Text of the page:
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Medicare Celebrates 50th Anniversary, Americans Concerned for Program’s Future

FOR IMMEDIATE RELEASE  
CONTACT: Kristin Walter
kristin.walter@rubinmeyer.com
(202) 898-0995

 Medicare Celebrates 50th Anniversary, Americans Concerned for Program’s Future

Washington, D.C. – On July 30, 2015, Medicare will turn 50 years old. As the program celebrates this milestone, many Americans – and Medicare Trustees – are concerned about its financial future.

A startling Medicare Trustee report has warned that the Medicare Trust Fund may not be around to support future generations, predicting that the fund will be insolvent in just 15 years, by 2030, due to a continued increase in medical costs combined with an aging population. These changing demographics will cause Medicare spending to rise as a share of federal revenues from 17 percent in 2014 to 27 percent in 2050 and to approach 40 percent by the end of the century – if the program even lasts that long.

In addition to a surge in enrollment, a recent Government Accountability Office (GAO) report states that rampant improper billing exists within the Medicare program, threatening the future of the program. In 2014 alone, the improper payment rate rose to 12.7 percent – the highest in program history. Medicare overpaid hospitals and other healthcare providers nearly $46 billion for services that were unnecessary or billed improperly. The report also identifies Medicare as the government program with the highest level of improper payments.

Stresses on the program have caused more than half of Americans to lack confidence in Medicare’s ability to continue to provide future beneficiaries the same level of benefits provided today, according to a recent Kaiser Family Foundation (KFF) poll. Two-thirds of those surveyed support changes to the program to ensure it’s around for future generations. 

“Medicare is vulnerable, it’s future is in question,” said Kristin Walter, spokesperson for the Council for Medicare Integrity. “Today’s program challenges are overshadowing all that Medicare has accomplished over the past five decades.”

Today, Medicare providers frequently overbill the program for services that are either not medically necessary or coded improperly according to Medicare policy. As a result, in 2006, Congress mandated the creation of the Recovery Audit Contractor (RAC) program to help protect the integrity of Medicare’s funding. RACs review only 2 percent of post-payment Medicare claims; identify areas where improper billing is taking place; correct the claims and request that the overages are paid back to Medicare. The federal government pays nothing up front for RACs to do this work; instead, RACs must be highly accurate in order to get paid.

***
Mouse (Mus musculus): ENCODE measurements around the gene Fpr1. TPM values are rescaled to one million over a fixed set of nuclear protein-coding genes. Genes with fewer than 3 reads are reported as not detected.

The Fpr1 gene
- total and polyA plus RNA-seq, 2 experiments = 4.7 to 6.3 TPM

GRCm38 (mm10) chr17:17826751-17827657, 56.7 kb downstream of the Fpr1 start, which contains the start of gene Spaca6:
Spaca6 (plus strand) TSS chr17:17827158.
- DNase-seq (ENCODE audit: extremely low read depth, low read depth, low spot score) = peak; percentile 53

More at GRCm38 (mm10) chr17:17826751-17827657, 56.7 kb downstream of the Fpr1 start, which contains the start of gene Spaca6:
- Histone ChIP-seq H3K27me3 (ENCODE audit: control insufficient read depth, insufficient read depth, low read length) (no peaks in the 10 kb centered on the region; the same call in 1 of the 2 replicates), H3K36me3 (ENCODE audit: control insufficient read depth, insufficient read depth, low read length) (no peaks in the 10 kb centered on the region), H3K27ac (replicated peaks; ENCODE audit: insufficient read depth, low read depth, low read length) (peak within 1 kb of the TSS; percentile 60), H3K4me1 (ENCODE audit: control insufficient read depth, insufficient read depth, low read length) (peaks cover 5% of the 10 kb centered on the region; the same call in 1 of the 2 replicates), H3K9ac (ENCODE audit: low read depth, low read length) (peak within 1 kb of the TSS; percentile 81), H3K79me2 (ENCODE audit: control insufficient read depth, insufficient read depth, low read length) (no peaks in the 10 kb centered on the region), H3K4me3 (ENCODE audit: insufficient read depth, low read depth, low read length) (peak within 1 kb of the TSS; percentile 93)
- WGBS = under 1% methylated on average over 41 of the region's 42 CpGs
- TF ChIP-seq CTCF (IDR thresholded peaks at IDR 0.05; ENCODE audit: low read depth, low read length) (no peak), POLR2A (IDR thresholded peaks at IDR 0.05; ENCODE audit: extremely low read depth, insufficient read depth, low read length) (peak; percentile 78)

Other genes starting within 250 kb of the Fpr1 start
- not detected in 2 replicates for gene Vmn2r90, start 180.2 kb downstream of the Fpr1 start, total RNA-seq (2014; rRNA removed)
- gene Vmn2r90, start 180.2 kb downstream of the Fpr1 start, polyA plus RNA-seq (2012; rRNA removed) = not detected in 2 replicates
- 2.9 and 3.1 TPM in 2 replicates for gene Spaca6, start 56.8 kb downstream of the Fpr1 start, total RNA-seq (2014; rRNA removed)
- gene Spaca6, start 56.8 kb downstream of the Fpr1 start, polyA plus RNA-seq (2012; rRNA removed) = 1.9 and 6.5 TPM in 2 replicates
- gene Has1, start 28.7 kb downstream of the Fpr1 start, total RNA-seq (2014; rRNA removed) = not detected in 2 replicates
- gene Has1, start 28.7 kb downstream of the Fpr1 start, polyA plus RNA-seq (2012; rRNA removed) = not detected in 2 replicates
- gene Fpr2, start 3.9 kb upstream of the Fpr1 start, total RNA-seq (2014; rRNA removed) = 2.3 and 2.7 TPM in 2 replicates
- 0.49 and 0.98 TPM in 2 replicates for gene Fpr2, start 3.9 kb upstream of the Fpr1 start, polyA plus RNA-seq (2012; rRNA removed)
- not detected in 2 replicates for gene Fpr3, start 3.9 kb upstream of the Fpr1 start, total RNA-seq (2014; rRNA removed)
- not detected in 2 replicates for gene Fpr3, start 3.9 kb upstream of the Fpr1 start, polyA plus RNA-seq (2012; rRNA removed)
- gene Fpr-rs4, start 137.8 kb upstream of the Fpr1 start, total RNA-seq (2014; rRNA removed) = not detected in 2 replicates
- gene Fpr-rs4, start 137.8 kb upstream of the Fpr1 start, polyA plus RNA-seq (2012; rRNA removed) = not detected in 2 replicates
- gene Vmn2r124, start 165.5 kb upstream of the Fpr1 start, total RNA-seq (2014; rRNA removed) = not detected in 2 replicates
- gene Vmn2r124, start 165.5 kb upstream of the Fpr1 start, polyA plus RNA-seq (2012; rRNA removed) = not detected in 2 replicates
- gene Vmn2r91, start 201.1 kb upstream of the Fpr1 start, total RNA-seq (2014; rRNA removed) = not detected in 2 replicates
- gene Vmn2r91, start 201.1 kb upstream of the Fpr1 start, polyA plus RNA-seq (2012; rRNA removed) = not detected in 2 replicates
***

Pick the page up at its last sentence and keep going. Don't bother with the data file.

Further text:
The RAC program has returned $10 billion to the Medicare Trust Fund and extended its lifetime by two years.

Despite this success, the American Hospital Association has spent tens of millions of dollars lobbying Congress to shut down the RAC program.

“When you consider that hospitals comprise a $988 billion industry that in 2012 made $20 billion in profits nationwide, and that nearly half of all Medicare beneficiaries live on incomes of less than $24,000 per year, the industry push to cripple oversight of Medicare billing is appalling,” said Kristin Walter, spokesperson for the Council for Medicare Integrity. “As we celebrate Medicare’s success after 50 years, we must also take a hard look at the special interest groups draining the fund for their own personal gain and put safeguards in place to ensure the program is around for the tens of millions of American taxpayers that rely on the program every day.”

For more information, please visit: www.medicareintegrity.org.

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About the Council for Medicare Integrity

The Council for Medicare Integrity is a 501(c)(6) non-profit organization. The Council’s mission is to educate policymakers and other stakeholders regarding the importance of healthcare integrity programs that help Medicare identify and correct improper payments.

As a 501(c)(6) organization, the Council files IRS Form 990s annually with the IRS as required by law. Copies of these filings and exemption application materials can be obtained by mailing your request to the Secretary at: Council for Medicare Integrity, Attention: Secretary, 9275 W. Russell Road, Suite 100, Las Vegas, Nevada 89148. In your request, please provide your name, address, contact telephone number and a list of documents requested.  Hard copies are subject to a fee of $1.00 for the first page and $.20 per each subsequent page, plus postage, and must be made by check or money order, payable to the Council for Medicare Integrity. Copies will be provided within 30 days from receipt of payment. These documents are also available for public inspection without charge at the Council’s principal office during regular business hours. Please schedule an appointment by contacting the Secretary at the address above.

 

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